With a chair by the wardrobe, I can carefully place the knee of the injured leg on the chair, ditch the crutches and balance enough to get things off hangers. Not that I plan much ferreting around in the wardrobe: dressing for comfort’s essential. Balancing on one leg is still scary, so I lean against the bath or basin and try not to wobble.
I’m supposed to keep the foot elevated but also keep mobile...presumably so the rest of me doesn’t waste away. So today I attempt to walk 100 yards but give up three-quarters of the way. Feel pathetic and stupid but had no strength to go on.
A new high chair for the kitchen enables me to reach the sink, hob and kettle and fridge. Can now make tea or coffee, but still have to drink it on the spot!
I manage 100 yards today: very pleased. Finally accept that because I can’t dust or vacuum I must get help with cleaning.
At least I’m sleeping well now.
Burst of energy today. Tidied up a bit, using a canvas bag slung across my body. Pockets are useful for carrying things as you go.
Could hardly get out of bed today. I now have the protein powder recommended by the nurse to build muscle. She also advised boosting protein in my diet, so I’m terrified weight will pile on. Develop nasty callouses on both hands from the crutches.
Had the new lightweight cast fitted. It goes from just below the knee to just before the toes. A much tighter fit than the previous one, therefore initially less comfortable, even if lighter. It aggravates the back of my knee too, so crawling’s out. A bit of a blow.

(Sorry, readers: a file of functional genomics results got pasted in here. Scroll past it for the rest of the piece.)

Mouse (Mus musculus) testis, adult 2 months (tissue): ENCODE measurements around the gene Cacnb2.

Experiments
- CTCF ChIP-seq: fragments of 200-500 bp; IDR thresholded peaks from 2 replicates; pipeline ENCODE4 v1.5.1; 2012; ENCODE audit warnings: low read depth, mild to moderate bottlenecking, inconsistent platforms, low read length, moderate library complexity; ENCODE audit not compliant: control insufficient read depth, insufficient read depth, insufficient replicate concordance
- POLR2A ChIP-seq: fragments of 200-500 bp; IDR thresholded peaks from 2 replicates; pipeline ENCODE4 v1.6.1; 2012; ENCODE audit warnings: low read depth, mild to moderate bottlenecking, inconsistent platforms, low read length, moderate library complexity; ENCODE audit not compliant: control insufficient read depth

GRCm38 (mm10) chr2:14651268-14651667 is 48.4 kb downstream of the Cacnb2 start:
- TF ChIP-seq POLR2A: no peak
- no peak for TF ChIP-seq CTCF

A trip to the cinema; turns out the lift’s out of order. Resort to shuffling up and down the huge sweeping staircase on my bottom, feeling a right Charlie.
Rain makes leaving the house difficult. I’ve tried wearing my husband’s waterproof golf trousers for going up and down the outside steps, but they leak! So now I spread the trousers out over the steps, shuffle down on my bottom and crawl up.
This tight-fitting cast leads to swelling around my knee and toes if I do too much.
Off to a wedding in Suffolk, and we stop for some Christmas shopping on the way. I had to lose the crutches and lean against counters to put my glasses on. Then I had to stay leaning - precariously - to pick up items to read prices , and then repeat the whole process at the next display. Grrr!
My nephew’s wedding. No disabled access to the hotel and the disabled loo was down six steps! Observe that after a couple of drinks, people don’t watch where they’re going, so keep my leg well tucked away. Hate being unable to circulate.
Really tired today - even though we left the wedding party early and I slept for 12 solid hours! Apparently the body heals while you’re asleep, which may explain why I sleep so much.
Notice that the toes on my right foot have shrunk. Not only are they fatter from swelling, they’re squatter too. Lack of exercise, I imagine.